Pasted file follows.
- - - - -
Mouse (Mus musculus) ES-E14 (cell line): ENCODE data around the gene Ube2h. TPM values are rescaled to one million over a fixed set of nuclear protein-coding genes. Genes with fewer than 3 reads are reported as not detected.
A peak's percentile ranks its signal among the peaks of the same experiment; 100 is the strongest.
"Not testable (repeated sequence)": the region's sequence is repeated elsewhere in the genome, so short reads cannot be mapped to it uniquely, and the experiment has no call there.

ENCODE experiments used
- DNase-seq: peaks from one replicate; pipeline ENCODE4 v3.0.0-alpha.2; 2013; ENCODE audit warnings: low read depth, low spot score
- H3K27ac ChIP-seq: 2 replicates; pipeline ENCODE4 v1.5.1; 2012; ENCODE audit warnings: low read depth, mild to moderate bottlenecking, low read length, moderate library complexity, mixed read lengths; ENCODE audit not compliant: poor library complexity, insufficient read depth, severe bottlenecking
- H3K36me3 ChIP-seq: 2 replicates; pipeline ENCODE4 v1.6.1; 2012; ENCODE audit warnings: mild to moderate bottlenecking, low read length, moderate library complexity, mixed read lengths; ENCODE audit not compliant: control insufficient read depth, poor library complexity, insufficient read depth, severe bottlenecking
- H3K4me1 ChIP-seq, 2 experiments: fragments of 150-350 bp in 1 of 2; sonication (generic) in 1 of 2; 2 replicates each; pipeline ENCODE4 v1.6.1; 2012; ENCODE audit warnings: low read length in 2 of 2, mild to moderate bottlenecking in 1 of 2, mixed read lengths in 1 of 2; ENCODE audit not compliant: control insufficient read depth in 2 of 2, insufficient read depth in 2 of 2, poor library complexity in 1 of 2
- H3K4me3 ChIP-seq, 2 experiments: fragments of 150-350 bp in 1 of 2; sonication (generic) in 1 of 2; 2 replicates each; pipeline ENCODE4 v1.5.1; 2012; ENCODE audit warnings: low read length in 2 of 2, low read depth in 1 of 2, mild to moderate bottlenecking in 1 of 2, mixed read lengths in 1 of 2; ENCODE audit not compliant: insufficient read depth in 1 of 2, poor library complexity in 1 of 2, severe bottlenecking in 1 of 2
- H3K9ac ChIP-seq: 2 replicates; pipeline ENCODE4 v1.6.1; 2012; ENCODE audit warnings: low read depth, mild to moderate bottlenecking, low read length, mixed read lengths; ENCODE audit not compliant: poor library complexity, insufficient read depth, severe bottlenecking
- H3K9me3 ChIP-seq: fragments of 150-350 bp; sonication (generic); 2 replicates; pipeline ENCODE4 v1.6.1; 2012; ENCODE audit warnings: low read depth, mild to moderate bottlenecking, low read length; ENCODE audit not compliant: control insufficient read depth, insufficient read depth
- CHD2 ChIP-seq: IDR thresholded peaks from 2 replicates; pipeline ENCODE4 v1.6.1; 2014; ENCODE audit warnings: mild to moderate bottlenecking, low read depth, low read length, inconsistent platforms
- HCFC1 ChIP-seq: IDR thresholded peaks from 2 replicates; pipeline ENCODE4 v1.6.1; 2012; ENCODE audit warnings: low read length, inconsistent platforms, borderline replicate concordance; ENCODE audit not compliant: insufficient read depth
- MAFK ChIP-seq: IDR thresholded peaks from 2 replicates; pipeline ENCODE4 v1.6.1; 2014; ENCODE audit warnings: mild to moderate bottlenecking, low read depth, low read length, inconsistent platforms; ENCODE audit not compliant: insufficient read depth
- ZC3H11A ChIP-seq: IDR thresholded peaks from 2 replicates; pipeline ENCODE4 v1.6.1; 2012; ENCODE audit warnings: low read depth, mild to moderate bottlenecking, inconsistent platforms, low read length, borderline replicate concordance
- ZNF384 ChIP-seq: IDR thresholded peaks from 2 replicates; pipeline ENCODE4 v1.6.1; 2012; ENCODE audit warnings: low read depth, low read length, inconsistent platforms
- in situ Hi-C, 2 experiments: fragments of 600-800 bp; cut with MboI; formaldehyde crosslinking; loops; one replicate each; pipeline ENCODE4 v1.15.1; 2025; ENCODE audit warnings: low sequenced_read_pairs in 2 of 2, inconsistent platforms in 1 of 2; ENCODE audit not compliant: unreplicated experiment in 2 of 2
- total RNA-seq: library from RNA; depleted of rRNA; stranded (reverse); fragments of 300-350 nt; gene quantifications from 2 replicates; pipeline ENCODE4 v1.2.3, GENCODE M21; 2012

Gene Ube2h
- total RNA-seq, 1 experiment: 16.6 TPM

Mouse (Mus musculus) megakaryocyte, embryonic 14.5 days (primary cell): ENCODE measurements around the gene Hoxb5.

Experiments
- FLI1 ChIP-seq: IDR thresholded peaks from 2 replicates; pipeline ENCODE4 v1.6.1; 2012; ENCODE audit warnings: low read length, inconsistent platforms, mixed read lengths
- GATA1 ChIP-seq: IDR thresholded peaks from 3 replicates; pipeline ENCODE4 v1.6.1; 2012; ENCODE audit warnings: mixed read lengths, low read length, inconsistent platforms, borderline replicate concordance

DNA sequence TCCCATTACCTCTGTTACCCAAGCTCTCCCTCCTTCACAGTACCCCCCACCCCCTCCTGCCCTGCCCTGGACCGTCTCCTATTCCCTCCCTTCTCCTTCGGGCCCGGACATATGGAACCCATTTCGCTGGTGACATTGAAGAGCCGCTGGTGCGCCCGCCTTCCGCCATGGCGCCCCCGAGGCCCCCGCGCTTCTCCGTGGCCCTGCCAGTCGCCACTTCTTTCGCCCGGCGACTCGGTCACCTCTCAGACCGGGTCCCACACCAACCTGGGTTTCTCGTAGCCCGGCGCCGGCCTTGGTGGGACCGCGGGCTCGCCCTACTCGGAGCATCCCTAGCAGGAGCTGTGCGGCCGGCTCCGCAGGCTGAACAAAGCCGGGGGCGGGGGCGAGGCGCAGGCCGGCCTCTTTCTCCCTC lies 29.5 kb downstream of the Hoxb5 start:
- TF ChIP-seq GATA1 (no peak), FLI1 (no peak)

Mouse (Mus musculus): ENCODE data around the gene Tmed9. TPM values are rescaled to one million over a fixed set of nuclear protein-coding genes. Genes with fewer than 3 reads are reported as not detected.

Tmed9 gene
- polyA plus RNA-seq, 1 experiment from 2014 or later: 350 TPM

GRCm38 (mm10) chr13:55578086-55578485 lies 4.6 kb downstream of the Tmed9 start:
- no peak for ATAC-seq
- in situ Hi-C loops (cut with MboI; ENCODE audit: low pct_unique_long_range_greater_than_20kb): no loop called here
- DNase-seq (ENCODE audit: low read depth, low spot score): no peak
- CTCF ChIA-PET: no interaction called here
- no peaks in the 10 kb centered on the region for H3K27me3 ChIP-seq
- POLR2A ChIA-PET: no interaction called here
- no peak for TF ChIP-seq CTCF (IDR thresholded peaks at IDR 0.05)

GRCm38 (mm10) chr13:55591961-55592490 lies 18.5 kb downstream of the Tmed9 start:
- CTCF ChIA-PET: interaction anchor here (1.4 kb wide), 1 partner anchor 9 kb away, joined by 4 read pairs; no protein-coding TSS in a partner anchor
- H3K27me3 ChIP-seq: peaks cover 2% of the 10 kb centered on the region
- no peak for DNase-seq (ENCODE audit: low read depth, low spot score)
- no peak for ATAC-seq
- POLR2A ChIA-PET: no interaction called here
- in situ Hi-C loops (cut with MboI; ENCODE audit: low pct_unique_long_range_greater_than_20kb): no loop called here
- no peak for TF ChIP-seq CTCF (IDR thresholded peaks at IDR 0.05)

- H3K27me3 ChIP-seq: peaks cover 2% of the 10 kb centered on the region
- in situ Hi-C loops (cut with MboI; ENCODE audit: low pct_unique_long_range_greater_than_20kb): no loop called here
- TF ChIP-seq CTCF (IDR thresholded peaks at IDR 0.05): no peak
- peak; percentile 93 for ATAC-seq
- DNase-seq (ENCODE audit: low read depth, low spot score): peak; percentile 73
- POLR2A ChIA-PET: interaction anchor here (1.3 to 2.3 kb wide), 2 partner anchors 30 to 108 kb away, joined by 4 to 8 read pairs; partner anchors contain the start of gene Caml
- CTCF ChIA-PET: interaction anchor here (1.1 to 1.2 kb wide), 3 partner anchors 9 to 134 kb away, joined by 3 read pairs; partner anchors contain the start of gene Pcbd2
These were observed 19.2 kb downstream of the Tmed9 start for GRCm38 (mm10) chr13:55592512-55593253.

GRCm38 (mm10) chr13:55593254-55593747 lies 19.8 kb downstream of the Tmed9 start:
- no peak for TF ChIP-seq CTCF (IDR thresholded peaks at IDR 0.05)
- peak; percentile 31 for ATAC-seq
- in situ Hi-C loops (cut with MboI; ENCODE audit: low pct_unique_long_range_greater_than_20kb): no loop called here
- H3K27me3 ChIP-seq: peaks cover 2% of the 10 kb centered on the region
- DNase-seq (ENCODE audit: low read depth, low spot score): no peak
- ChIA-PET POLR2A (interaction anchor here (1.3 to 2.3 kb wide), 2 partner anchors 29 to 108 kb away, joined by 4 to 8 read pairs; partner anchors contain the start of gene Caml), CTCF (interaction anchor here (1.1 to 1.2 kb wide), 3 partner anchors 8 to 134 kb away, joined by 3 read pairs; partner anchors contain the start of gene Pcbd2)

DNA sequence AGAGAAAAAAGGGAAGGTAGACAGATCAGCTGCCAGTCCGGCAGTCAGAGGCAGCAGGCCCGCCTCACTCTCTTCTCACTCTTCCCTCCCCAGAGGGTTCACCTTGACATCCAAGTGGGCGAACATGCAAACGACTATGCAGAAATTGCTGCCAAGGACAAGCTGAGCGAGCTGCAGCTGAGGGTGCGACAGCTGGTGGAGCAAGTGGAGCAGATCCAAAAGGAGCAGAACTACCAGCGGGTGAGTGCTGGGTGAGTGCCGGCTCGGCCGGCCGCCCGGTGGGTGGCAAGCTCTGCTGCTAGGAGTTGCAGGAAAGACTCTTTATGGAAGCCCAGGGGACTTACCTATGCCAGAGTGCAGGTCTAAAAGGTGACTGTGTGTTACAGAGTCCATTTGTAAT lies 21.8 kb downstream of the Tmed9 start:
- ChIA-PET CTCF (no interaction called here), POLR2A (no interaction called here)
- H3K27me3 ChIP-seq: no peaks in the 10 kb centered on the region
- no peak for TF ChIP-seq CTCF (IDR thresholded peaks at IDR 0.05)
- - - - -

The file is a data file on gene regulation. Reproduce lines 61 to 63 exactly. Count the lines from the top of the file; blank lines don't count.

DNA sequence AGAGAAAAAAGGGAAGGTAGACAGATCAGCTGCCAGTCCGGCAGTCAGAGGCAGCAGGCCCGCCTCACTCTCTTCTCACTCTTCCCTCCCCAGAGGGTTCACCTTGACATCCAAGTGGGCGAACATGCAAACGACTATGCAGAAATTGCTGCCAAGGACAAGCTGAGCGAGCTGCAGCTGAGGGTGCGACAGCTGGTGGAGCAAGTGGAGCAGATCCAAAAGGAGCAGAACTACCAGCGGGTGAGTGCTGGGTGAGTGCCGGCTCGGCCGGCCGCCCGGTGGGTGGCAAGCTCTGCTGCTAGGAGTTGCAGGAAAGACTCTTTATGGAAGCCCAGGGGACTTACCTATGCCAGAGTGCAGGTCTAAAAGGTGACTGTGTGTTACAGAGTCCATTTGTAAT lies 21.8 kb downstream of the Tmed9 start:
- ChIA-PET CTCF (no interaction called here), POLR2A (no interaction called here)
- H3K27me3 ChIP-seq: no peaks in the 10 kb centered on the region